Do you consider these poems?
– You’d probably have to ask some academician about that.
– But what about you?
– But what about me? Well I would have to refer to the academicians too. If they are poems, or they are not poems… does it really matter? And who would it matter to?
(Bob Dylan responding to questions related to his ‘text’ accompanying photos by Barry Feinstein in Hollywood Foto-Rhetoric: The Lost Manuscript)
In Encyclopedia Britannica, Frederick C. Crews, an Emeritus Professor of English, University of California, Berkeley, defines Literary criticism as the reasoned consideration of literary works and issues, and it applies, as a term, to any argumentation about literature, whether or not specific works are analyzed. If I apply the first sentence of this definition, Bhardwaj’s article is not an example of literary criticism. But, if I consider the second line, it is one. If I go by the literal sense, or the way we use the word- criticism- in our daily conversation, it is certainly a criticism for it goes on and on ‘criticising’ the book in question. He blurs the difference between stating a view and ranting about something.
Many years ago, I heard from Prof Vagish Shukla that ‘aalochana’ is an extension of ‘lochan’, that means ‘to view’. Viewing is certainly not seeing though the later is embedded in the former. Let me try to elaborate on why I do not consider this ‘criticism’ of Bhardwaj a ‘reasoned consideration’.
He begins this lengthy blabber with a horrible statement regarding history and literature. What about when history is penned or canned? In that scenario, where you put the nouns, the proper nouns and the common nouns, and also the absent nouns within and beyond the page or the frame? On which shoulders your narrative will journey to the nirvana? And this aversion to the nouns is so immense in Bhardwaj that he shies from mentioning the names of the author or the subject of the book. It, in itself, demands a pathological reading of the article, which I desist from doing at this moment. And, I am also bewildered by his ‘ancestors’ who has implanted such superficial Paulo Coelho type of sensibilities regarding history and literature.
And how come and when dissent or disagreement became one of the fundamentals of literature? It may be a form, a module, a kind, but fundamental! Bhardwaj seeks the ‘rooh’ of the subject. And, the ‘critic’ himself cannot stand the author who as a ‘rasik’ is in awe and overwhelmed. Any process of review has to revolve around the premise of a book. This book never claims to be a complete biography or biographical study, not even a biographical sketch. It tries to map a singer’s tremendous musical journey through her songs. The highlight and the lacuna should be underlined within this frame. You are trying to find something which is not there and the author has already informed you in the very beginning.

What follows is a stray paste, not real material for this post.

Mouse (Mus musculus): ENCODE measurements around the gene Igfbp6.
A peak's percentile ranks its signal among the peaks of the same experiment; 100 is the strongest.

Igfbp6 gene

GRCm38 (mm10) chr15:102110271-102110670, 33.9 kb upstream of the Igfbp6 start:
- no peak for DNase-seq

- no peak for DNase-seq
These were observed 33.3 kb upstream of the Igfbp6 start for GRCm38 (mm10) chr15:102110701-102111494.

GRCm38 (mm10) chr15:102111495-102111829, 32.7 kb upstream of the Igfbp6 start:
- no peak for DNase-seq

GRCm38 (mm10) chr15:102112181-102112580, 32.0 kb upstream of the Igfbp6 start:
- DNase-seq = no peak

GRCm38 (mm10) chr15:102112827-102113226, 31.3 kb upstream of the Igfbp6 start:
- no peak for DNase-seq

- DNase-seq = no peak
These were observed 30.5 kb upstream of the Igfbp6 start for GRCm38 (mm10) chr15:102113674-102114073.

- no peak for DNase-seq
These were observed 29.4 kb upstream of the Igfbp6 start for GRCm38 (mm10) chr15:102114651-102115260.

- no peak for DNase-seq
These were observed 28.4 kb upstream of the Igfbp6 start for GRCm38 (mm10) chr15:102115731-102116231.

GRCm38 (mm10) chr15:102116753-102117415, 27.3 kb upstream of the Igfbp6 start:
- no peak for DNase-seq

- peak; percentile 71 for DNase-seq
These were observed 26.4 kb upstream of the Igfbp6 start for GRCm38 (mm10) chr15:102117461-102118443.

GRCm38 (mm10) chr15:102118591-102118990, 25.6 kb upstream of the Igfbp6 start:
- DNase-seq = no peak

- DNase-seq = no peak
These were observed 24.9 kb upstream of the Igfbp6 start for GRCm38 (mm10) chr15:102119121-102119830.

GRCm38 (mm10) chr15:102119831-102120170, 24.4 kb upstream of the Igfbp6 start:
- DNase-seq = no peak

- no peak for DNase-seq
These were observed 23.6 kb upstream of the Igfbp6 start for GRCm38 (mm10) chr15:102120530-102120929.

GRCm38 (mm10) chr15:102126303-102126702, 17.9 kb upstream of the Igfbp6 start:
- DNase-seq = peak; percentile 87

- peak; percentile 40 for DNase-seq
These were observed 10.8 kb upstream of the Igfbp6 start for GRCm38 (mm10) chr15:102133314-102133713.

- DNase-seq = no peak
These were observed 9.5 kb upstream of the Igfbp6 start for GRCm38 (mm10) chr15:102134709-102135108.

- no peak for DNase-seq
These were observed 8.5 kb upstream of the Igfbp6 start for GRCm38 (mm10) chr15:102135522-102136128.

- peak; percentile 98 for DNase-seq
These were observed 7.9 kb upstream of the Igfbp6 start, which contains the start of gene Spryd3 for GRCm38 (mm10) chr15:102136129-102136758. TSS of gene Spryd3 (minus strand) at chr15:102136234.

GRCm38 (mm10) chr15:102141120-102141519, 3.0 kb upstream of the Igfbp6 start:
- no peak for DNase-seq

The book may be called a kind of hagiography. But can a serious researcher or a seasoned newspaper reviewer or a common fan reject the importance of hagiographies imparting important information and certain degree of insight? You tell me a single academician of humanities or social sciences, who has not referred to hagiographies, and s/he has a disdain for them? S/he would engage, find useful take-away, and put the book on shelf for further references.
Bhardwaj is interested in reaching to the ‘rooh’ and ‘kanth’ of the subject, but when the author tries to take him to that, he resists. Like a nagging kid.
This book is important on two counts- one, another importance addition to the literature on cinema, and second, it is focused on the musical dimension of the subject. Also, it is refreshing to read something from a viewpoint of an informed rasik. Certainly, a gift to all fans and rasiks of the subject whose golden voice echoes for decades. And will be echoing for many decades to come. Amen.
An opinion, perhaps, can be expressed, second hand, even on opinion expressed on a creative work which then has its relevance exclusively in relation to the expressed opinion, and not the creative work as such. I read the opinion, though not the work itself, & found it appealing. A biography – and of an artist- must reveal the core of the personality, including its unlighted crevices, some of which are already in public knowledge. That adds to the roundness & value of the ‘criticism’ ( not a good word here!). Bhardwaj appears to have argued his case convincingly.